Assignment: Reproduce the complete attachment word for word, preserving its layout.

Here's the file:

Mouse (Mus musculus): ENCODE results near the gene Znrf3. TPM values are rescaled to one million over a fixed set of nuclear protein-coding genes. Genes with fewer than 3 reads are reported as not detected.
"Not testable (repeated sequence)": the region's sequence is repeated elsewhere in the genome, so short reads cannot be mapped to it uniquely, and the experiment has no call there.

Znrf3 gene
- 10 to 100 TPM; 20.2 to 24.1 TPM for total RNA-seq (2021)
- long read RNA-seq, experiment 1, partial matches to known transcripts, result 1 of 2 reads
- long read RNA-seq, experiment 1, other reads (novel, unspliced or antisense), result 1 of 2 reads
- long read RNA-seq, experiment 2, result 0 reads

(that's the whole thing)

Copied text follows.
Mouse (Mus musculus): ENCODE results near the gene Znrf3. TPM values are rescaled to one million over a fixed set of nuclear protein-coding genes. Genes with fewer than 3 reads are reported as not detected.
"Not testable (repeated sequence)": the region's sequence is repeated elsewhere in the genome, so short reads cannot be mapped to it uniquely, and the experiment has no call there.

Znrf3 gene
- 10 to 100 TPM; 20.2 to 24.1 TPM for total RNA-seq (2021)
- long read RNA-seq, experiment 1, partial matches to known transcripts, result 1 of 2 reads
- long read RNA-seq, experiment 1, other reads (novel, unspliced or antisense), result 1 of 2 reads
- long read RNA-seq, experiment 2, result 0 reads